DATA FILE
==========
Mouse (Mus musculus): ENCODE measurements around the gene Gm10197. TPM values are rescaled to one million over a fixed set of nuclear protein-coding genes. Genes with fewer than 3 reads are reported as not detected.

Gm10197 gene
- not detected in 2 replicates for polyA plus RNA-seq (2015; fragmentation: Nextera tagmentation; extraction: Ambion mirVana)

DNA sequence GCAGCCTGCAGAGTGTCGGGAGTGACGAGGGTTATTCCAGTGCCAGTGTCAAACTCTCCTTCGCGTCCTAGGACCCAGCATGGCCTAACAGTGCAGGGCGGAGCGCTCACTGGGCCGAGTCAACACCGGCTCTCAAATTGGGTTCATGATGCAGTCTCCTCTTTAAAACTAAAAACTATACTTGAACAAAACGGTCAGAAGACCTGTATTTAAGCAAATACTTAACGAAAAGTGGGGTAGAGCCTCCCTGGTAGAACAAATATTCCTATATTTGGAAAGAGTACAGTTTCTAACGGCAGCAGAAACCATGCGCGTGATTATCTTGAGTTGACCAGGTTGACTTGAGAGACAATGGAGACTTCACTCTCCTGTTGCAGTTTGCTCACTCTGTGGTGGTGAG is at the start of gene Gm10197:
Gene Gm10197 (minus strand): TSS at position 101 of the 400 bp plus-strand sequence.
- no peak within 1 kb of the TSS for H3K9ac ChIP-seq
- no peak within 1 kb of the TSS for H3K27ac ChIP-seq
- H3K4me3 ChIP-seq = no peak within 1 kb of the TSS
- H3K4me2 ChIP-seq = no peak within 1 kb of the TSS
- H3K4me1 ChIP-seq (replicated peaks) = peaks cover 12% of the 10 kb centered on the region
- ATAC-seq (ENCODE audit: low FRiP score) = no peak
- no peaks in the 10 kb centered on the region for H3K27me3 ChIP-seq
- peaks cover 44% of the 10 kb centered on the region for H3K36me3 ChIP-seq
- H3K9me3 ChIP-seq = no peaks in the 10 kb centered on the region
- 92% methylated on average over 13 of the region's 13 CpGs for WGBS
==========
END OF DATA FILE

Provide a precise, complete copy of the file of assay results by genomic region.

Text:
Mouse (Mus musculus): ENCODE measurements around the gene Gm10197. TPM values are rescaled to one million over a fixed set of nuclear protein-coding genes. Genes with fewer than 3 reads are reported as not detected.

Gm10197 gene
- not detected in 2 replicates for polyA plus RNA-seq (2015; fragmentation: Nextera tagmentation; extraction: Ambion mirVana)

DNA sequence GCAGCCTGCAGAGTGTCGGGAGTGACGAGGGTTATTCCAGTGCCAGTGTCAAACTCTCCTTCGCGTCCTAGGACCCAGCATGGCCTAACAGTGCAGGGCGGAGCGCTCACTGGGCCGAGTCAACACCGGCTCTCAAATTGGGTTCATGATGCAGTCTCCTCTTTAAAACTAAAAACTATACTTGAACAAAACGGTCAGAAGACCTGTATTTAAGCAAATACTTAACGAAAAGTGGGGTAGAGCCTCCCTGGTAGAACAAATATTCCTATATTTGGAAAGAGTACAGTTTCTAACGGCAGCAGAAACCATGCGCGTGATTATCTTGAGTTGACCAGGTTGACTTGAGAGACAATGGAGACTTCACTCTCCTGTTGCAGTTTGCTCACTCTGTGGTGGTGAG is at the start of gene Gm10197:
Gene Gm10197 (minus strand): TSS at position 101 of the 400 bp plus-strand sequence.
- no peak within 1 kb of the TSS for H3K9ac ChIP-seq
- no peak within 1 kb of the TSS for H3K27ac ChIP-seq
- H3K4me3 ChIP-seq = no peak within 1 kb of the TSS
- H3K4me2 ChIP-seq = no peak within 1 kb of the TSS
- H3K4me1 ChIP-seq (replicated peaks) = peaks cover 12% of the 10 kb centered on the region
- ATAC-seq (ENCODE audit: low FRiP score) = no peak
- no peaks in the 10 kb centered on the region for H3K27me3 ChIP-seq
- peaks cover 44% of the 10 kb centered on the region for H3K36me3 ChIP-seq
- H3K9me3 ChIP-seq = no peaks in the 10 kb centered on the region
- 92% methylated on average over 13 of the region's 13 CpGs for WGBS